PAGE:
How Europe can cope without the Ukraine gas pipeline this winter

 
Suzie Neuwirth

Amid growing fears that Ukraine is heading towards a civil war, concerns about the security of gas supplies have risen too.

Russia supplies around 25 per cent of Europe’s gas, with around 40 per cent of this coming through Ukrainian pipelines.

With Russia hiking the prices Ukraine pays for gas – and of course the possibility that Moscow could cut the beleaguered country off entirely – naturally there are concerns about a shortage in supply.

But new research from international energy consultancy Poyry says that if supplies are reduced over the summer, the impacts “should not be significant for Europe as a whole”.

The analysis argues that the supply deficit can be met through a combination of other sources: gas storage, liquefied natural gas, additional gas from Russia via different pipelines and a small volume of Central Asian gas through other Russian pipelines.

Demand for gas is expected to be lower in Europe next winter, which should also prevent supply margins tightening.

But if relations between Russia and the West worsen, this could have a detrimental effect on the ability to store gas, the report warns.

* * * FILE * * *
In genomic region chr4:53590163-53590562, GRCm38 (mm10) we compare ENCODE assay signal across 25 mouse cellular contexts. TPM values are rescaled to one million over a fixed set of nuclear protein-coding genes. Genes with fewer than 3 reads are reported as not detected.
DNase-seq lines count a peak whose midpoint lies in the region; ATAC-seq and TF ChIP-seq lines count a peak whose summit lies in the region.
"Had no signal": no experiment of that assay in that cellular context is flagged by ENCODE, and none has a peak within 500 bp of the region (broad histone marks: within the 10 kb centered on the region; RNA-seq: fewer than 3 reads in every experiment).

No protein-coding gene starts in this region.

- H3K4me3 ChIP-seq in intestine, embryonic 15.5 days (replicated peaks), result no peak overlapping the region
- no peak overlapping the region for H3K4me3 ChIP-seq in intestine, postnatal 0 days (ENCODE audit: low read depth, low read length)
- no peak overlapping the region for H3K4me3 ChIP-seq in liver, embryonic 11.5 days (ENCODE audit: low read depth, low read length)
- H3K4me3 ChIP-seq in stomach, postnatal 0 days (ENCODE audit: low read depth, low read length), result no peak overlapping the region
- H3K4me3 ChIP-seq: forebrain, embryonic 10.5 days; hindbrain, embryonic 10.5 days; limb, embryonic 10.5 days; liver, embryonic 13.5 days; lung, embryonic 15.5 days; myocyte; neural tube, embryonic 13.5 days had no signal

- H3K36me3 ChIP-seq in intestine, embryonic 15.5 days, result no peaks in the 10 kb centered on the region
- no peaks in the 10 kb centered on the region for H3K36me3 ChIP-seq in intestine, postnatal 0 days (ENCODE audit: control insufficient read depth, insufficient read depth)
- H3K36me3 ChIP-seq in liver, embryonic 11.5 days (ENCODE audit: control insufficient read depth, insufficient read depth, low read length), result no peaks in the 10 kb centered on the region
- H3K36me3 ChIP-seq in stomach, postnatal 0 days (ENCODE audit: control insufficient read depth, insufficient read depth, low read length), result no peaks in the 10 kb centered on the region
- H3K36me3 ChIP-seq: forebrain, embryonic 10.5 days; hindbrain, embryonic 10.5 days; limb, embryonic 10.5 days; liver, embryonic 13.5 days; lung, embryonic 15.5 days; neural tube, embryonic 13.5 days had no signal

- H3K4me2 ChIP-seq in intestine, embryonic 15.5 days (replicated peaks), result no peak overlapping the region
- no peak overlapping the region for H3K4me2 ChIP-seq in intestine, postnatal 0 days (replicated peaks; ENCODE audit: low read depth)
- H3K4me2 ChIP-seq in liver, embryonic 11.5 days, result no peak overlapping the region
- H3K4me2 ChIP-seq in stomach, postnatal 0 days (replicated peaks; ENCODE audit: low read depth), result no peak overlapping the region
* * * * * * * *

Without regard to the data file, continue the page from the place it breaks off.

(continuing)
“Whilst Europe has sufficient storage capacity to see it through next winter, it is important to stress that there must be sufficient gas in store at the start of the winter,” said John Williams, senior principal at Poyry.

“It is also crucial that gas is able to flow freely to the markets that will need it most and that national security of supply is not used as a reason to withhold storage gas from the market.”

Energy secretary Ed Davey said after a meeting of G7 energy ministers in Rome yesterday that Russia must not be allowed to use energy “as a weapon” and that the leaders will “work collectively to protect our common energy security”.